abandonment

Dear John letter? Abandonment in a Michigan divorce case.

“By the time you read this line, I’ll be gone. . .” originates from a popular 1980’s sit-com by the name Dear John starring Judd Hirsch, premised the abandonment of his wife, who simply got up and left his relationship. Abandonment may be relevant in a Michigan divorce but is not an independent cause of action[…]

He say, She say?  I say hearsay.

The rules of evidence are sometimes lost in the emotional turmoil of a Michigan divorce or custody case. However, the rules apply. The hearsay rule of evidence is one of the most important rules and is found in the Michigan Rules of Evidence (“MRE”) sections 801-806. Hearsay is a statement (an oral or written assertion or[…]

Child Support

How much is too much child support? $129,000 per month!

The recent headlines are rampant with outrageous child support awards. Take for example Blake Griffin, the star forward on the Detroit Pistons who was reportedly ordered by a Los Angeles Court to pay child support in the sum of $258,000.00 per month for the support to two minor children he had with his ex-fiancé, former[…]

Findling Law

Creating an Effective Divorce Attorney-Client Relationship: Part II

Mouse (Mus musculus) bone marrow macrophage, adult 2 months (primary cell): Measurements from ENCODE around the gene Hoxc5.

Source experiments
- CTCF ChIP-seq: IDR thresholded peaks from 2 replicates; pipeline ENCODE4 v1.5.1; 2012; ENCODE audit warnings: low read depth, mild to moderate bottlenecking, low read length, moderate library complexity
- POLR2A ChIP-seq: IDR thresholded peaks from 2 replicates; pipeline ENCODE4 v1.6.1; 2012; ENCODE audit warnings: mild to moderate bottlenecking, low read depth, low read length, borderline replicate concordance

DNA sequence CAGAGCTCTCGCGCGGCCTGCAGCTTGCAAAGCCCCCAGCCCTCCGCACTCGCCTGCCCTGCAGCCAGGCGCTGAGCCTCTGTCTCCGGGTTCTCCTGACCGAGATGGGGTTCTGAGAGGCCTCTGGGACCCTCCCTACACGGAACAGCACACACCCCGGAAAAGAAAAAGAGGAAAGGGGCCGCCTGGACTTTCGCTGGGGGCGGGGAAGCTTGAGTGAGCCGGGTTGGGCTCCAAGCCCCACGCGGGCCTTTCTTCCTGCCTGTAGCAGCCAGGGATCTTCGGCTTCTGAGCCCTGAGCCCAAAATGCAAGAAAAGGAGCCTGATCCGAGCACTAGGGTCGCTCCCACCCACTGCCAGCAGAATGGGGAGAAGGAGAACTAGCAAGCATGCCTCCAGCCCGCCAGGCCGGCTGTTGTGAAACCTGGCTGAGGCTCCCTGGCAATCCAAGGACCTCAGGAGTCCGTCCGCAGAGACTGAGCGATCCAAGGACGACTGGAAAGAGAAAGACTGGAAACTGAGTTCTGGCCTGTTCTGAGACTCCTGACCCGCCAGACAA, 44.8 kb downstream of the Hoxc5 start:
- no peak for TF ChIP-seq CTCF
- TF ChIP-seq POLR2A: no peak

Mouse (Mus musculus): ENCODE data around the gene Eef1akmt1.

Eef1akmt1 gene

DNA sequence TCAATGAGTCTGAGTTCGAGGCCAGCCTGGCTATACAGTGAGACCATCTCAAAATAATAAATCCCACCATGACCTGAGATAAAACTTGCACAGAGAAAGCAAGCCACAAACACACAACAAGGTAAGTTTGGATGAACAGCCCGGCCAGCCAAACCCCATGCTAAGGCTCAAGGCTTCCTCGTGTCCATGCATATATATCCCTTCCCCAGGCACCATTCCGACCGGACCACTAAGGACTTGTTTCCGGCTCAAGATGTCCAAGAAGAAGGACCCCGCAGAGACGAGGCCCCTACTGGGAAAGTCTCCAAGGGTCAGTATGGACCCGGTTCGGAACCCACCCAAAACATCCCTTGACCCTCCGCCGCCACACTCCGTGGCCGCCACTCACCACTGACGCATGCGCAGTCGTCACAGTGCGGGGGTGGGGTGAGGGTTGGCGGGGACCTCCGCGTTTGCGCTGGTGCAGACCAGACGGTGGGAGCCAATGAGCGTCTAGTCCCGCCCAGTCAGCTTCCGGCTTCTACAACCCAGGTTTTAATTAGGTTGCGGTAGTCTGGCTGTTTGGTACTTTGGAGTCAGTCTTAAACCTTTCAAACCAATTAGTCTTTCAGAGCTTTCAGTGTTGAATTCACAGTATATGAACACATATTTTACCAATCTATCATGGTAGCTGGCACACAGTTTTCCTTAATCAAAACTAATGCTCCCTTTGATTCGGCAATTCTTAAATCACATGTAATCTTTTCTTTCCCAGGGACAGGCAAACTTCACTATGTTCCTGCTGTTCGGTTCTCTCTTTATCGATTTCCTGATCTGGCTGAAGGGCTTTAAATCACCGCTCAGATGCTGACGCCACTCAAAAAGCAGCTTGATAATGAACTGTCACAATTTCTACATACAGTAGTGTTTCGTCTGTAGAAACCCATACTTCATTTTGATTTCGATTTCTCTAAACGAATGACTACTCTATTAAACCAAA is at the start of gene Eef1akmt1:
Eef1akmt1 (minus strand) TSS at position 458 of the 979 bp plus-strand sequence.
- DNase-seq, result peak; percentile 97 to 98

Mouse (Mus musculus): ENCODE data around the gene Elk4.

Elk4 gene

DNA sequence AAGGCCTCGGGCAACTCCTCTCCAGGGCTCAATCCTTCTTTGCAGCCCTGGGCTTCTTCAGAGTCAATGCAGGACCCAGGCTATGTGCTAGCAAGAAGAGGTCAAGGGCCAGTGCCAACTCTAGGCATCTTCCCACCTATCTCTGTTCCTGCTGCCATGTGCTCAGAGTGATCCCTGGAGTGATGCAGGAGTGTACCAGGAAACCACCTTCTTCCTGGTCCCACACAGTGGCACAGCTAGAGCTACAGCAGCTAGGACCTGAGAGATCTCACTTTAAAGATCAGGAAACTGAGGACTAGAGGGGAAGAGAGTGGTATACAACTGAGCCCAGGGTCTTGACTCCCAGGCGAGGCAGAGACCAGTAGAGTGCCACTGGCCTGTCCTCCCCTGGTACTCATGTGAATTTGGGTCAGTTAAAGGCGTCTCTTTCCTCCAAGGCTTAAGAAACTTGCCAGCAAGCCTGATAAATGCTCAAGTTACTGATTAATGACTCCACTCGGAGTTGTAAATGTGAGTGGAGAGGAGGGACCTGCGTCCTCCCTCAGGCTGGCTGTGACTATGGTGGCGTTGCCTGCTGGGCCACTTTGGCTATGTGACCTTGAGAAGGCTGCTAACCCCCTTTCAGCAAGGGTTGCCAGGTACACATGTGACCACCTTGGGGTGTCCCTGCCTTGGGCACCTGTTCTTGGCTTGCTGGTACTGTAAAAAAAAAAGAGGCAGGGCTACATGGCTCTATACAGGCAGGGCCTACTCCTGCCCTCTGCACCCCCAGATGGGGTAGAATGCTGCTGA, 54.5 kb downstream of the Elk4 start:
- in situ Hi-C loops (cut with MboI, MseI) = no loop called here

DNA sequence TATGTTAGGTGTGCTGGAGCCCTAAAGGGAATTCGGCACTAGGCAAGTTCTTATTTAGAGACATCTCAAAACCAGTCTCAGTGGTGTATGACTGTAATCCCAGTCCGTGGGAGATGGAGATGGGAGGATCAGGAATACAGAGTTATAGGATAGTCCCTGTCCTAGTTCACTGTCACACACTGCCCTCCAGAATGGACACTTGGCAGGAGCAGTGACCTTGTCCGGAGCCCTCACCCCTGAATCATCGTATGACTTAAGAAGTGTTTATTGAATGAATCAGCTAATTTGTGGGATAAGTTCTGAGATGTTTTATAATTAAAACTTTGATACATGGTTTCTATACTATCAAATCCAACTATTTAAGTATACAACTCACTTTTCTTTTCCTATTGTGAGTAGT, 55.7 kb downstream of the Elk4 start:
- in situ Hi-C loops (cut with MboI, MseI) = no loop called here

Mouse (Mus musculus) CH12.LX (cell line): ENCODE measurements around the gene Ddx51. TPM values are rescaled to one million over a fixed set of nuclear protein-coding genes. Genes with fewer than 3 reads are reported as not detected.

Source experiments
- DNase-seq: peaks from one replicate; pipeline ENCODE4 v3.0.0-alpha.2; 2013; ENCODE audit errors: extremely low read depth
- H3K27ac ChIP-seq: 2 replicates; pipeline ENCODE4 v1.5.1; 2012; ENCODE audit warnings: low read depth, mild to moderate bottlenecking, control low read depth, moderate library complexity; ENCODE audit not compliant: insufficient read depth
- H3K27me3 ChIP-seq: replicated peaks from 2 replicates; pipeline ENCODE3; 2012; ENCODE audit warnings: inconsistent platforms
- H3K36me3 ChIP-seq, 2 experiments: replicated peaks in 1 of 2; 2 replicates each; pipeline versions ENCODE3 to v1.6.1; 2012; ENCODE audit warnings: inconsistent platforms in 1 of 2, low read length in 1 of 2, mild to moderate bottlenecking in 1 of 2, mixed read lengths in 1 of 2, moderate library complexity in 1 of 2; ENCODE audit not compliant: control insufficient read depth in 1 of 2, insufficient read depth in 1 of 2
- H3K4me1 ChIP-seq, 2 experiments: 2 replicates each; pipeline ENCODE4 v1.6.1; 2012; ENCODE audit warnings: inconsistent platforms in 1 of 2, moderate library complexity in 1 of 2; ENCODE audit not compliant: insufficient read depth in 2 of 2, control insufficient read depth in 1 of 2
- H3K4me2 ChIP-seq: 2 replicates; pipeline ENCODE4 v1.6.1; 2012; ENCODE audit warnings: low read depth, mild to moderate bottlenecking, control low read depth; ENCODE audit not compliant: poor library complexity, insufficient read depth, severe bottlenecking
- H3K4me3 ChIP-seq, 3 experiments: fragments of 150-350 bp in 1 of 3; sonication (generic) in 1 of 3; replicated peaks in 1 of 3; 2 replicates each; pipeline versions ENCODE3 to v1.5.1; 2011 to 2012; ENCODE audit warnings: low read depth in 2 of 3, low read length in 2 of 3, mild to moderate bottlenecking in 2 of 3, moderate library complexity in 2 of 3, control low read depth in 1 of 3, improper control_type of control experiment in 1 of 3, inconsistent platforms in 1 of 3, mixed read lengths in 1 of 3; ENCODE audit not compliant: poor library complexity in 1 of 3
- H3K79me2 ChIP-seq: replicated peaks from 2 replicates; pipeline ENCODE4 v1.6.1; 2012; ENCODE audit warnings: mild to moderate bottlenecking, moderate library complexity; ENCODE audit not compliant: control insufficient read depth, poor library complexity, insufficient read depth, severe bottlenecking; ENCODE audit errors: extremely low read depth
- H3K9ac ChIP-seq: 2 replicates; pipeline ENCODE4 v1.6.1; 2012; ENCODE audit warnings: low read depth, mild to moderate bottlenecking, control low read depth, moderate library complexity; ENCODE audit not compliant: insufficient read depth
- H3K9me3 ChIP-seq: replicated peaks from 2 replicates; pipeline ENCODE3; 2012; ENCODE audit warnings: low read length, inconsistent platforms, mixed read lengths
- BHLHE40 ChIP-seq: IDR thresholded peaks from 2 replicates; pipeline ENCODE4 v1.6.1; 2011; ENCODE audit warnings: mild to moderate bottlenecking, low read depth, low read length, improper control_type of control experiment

In the first part of this three-section discussion of an effective divorce attorney-client relationship, meaningful communication was discussed. In this second installment, the concept of professionalism, as it relates to both attorney and client, is explored. Professional responsibility is a concept attorneys study as students. As an overall concept, professionalism is something we consider when[…]

Custody Modification- Failing to establish proper cause or a change of circumstances

The threshold requirement for custody modification was recently addressed by the Court of appeals in the case of Reyes v. Herron.  The threshold requirement is proper cause or a change of circumstances. In Reyes v. Herron, Mr. Herron took an appeal from the trial court’s order denying his motion to change custody, parenting time and[…]